Community Transportation’s school buses contain Webasto heaters to preheat the buses, reducing strain on the engine while cutting emissions. Additionally, there is a no-idling policy that each driver must follow.
— ASHLEY WILLIS
Fleet: 30 school buses, 6 other vehicles
Total shop staff: 1
Number of bus bays: 1
Annual mileage: 550,000
Students transported: 1,800
Schools served: 2
Techs’ priorities are preventive maintenance, cost-savings
Croswell-Lexington Community Schools
Being the only technicians in a three-bay shop that services 31 school buses and five other vehicles for a 168-square mile district, Rob Butler and Joe Galbraith, technicians for Croswell-Lexington Community Schools (CLCS) in Croswell, Mich., run a pretty aggressive preventive maintenance schedule.
To make sure everything is running smoothly, the pair performs a state police inspection on all the vehicles in the fleet. A dry preventive maintenance (PM) is run every 2,000 miles, Butler explains, which includes a grease job, adjusting the brakes and a 170-point state police inspection. Every 4,000 to 6,000 miles, a wet PM is performed on the vehicles, which consists of all the dry PM requirements, plus an oil change. Thanks to this aggressive schedule, Butler and Galbraith have received 100 percent on state inspections for nine of 10 years.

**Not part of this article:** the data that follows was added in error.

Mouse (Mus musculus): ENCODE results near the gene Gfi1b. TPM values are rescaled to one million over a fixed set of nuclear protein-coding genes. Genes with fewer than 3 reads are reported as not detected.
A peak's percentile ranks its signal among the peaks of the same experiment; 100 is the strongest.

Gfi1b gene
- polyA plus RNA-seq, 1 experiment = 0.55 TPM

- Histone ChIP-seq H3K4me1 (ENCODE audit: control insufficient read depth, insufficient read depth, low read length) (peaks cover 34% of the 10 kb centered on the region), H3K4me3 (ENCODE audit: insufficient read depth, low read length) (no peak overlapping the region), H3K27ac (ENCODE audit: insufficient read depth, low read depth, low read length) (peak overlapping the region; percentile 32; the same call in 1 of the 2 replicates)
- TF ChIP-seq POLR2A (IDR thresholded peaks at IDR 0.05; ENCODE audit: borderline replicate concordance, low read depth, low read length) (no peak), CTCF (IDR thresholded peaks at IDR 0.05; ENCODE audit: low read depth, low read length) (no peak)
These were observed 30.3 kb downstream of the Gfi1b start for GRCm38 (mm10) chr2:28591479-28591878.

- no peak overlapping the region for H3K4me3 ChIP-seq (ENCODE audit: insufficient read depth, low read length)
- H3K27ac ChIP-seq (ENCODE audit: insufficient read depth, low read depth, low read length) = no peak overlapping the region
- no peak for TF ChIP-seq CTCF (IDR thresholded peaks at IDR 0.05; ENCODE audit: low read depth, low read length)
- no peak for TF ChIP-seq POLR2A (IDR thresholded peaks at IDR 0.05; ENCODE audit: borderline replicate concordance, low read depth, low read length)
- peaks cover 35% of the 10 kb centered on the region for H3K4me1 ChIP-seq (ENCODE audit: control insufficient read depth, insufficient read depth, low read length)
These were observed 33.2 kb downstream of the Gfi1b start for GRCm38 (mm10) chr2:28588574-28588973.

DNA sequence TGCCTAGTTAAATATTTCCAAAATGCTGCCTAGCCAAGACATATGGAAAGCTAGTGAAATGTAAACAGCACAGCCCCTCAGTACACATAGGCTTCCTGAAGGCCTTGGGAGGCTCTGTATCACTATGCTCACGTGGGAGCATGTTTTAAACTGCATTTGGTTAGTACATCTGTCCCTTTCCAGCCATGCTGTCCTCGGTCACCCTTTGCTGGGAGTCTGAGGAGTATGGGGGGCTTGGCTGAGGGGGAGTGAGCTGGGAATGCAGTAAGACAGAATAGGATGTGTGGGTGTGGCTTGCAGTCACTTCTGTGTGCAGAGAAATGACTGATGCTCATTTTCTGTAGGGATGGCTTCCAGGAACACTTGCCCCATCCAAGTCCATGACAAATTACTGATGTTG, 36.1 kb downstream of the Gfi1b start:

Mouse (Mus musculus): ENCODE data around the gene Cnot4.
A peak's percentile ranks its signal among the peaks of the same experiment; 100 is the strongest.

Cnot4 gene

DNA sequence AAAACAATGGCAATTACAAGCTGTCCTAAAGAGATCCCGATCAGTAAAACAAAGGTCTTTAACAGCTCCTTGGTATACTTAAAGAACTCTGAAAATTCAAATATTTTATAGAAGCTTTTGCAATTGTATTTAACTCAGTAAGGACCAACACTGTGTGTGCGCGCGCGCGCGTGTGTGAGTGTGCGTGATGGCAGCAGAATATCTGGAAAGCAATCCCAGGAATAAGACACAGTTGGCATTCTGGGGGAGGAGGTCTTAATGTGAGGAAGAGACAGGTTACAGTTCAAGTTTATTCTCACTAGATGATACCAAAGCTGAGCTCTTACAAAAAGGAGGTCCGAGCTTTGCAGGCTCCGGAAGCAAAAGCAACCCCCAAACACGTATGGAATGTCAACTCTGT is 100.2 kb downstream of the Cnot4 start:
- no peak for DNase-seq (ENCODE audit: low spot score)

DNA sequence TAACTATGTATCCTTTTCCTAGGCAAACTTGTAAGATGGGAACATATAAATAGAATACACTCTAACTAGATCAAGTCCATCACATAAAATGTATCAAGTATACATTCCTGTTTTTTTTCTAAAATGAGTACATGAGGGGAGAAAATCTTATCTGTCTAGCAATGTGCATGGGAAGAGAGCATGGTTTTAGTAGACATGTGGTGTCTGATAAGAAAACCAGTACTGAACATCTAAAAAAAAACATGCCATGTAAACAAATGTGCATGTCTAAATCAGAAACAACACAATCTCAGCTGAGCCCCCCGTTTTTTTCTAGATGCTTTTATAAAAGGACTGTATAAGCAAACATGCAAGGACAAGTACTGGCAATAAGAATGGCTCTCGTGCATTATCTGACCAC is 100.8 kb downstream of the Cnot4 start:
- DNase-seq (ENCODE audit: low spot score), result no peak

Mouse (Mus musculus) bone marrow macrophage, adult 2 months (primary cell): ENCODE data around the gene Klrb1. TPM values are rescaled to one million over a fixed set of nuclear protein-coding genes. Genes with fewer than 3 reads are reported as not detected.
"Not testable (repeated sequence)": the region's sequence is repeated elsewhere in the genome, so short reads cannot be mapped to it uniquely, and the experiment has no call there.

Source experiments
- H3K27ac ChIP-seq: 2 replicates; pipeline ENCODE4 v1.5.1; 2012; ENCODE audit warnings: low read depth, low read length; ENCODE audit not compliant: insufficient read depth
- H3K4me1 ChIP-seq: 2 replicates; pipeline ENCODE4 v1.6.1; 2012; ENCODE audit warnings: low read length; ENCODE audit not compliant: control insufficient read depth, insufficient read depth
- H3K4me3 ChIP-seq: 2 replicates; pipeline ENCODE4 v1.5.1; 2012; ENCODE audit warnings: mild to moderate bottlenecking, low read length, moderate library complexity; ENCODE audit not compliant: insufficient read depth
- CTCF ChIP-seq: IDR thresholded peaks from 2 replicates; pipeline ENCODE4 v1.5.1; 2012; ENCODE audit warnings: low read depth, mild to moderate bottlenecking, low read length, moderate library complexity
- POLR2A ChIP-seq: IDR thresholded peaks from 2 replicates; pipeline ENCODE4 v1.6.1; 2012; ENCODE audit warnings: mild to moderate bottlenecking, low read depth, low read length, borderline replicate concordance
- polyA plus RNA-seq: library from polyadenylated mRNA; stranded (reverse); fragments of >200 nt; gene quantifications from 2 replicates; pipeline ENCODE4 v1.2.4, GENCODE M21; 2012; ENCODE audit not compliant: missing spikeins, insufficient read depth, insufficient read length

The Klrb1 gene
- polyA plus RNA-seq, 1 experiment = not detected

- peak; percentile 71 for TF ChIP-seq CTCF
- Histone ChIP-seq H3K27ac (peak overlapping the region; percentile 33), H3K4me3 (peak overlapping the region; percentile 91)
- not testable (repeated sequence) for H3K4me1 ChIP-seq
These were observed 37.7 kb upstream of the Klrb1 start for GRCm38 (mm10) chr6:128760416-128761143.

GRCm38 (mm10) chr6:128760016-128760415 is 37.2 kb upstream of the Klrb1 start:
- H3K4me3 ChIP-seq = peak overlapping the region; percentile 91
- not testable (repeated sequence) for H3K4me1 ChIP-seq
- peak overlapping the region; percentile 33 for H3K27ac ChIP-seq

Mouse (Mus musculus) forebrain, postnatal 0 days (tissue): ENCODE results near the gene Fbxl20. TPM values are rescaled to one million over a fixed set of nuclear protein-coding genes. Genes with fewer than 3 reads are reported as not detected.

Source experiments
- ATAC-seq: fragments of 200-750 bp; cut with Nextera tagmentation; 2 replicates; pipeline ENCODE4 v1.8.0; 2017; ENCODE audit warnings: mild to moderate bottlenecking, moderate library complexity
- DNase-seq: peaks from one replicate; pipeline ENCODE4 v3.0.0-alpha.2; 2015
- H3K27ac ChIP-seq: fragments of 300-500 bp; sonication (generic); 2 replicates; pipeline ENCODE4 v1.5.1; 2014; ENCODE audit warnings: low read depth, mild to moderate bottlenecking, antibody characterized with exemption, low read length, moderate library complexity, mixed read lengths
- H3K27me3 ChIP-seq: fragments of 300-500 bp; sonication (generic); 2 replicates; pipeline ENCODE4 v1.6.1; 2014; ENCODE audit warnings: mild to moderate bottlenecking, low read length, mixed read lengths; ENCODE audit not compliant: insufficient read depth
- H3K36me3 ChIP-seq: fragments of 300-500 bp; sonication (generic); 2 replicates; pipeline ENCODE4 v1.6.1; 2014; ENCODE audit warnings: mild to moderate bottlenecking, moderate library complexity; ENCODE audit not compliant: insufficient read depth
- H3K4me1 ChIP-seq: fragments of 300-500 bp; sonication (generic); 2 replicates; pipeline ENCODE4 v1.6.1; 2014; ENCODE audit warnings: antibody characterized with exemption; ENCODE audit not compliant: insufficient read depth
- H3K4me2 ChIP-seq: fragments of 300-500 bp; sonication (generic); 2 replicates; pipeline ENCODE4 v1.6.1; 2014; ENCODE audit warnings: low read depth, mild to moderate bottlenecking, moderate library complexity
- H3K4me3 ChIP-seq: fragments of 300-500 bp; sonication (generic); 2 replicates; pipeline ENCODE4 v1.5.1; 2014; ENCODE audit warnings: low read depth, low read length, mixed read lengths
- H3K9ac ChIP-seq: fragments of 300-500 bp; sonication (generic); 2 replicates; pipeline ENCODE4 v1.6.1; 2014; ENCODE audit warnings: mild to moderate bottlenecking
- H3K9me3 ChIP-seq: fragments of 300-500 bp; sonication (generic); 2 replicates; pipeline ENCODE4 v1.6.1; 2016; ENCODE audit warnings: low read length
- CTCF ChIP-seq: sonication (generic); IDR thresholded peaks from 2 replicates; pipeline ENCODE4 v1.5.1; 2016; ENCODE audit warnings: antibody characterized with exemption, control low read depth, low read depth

Both technicians are ASE certified, with Butler having four ASE certifications and Galbraith having his ASE master’s in school bus repair. They receive their training through factory seminars.
Drivers are key to keeping the PM program running effectively as well. In fact, some of the drivers are actually family members of the technicians. Because they are so close, there is an open-door policy between the drivers and the technicians, so if there is a problem, Butler and Galbraith can immediately respond before the situation gets worse.
Part of what makes this team so successful is the great lengths they go through to make sure they get their equipment at bargain prices, never forgetting that quality is always the goal. In order to reduce maintenance costs, they joined a group buying program with other technicians in surrounding school districts to purchase equipment for their buses, in which they price-shopped with vendors to determine the best prices so they could receive “the best bang for their buck.”
Butler notes that by purchasing new electronic engines and cutting down on idling time, the operation’s fuel costs have decreased and the buses are now averaging 8.5 miles per gallon.
Additionally, the technicians are self-reliant, never depending on outside vendors to perform any service on their vehicles.
The technicians use a laptop that contains all their engine diagnostics software, Butler explains. “We have three different engines here: International, Caterpillar and Cummins,” he says. “Our laptop with up-to-date engine and transmission software is our main tool.”